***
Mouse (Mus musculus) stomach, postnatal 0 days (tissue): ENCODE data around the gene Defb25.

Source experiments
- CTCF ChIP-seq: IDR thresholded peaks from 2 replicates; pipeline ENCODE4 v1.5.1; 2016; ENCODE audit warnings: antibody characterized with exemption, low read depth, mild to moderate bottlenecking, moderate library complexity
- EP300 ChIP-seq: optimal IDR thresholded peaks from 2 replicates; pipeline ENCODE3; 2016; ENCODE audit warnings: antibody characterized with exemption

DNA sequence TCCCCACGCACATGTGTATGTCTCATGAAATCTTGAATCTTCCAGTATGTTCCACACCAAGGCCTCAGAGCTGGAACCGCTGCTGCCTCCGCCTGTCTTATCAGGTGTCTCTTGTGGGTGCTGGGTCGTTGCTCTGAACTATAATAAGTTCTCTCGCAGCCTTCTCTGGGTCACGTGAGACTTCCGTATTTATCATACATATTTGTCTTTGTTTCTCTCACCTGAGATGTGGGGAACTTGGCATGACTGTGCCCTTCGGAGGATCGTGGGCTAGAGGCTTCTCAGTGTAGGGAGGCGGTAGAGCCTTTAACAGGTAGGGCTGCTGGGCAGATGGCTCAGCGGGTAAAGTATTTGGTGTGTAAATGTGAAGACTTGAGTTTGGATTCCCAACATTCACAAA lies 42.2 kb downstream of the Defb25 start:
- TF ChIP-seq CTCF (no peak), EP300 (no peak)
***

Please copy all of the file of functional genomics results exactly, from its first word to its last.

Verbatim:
Mouse (Mus musculus) stomach, postnatal 0 days (tissue): ENCODE data around the gene Defb25.

Source experiments
- CTCF ChIP-seq: IDR thresholded peaks from 2 replicates; pipeline ENCODE4 v1.5.1; 2016; ENCODE audit warnings: antibody characterized with exemption, low read depth, mild to moderate bottlenecking, moderate library complexity
- EP300 ChIP-seq: optimal IDR thresholded peaks from 2 replicates; pipeline ENCODE3; 2016; ENCODE audit warnings: antibody characterized with exemption

DNA sequence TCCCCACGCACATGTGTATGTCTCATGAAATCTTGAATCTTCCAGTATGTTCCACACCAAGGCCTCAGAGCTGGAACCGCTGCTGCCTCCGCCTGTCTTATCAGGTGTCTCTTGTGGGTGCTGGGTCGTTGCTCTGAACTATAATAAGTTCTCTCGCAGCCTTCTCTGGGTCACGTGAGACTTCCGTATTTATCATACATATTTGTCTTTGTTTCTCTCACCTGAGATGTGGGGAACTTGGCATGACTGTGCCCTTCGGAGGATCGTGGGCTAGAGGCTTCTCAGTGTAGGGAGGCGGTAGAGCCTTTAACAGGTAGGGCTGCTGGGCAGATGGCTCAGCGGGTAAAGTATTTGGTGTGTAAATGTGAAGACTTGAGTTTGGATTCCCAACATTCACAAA lies 42.2 kb downstream of the Defb25 start:
- TF ChIP-seq CTCF (no peak), EP300 (no peak)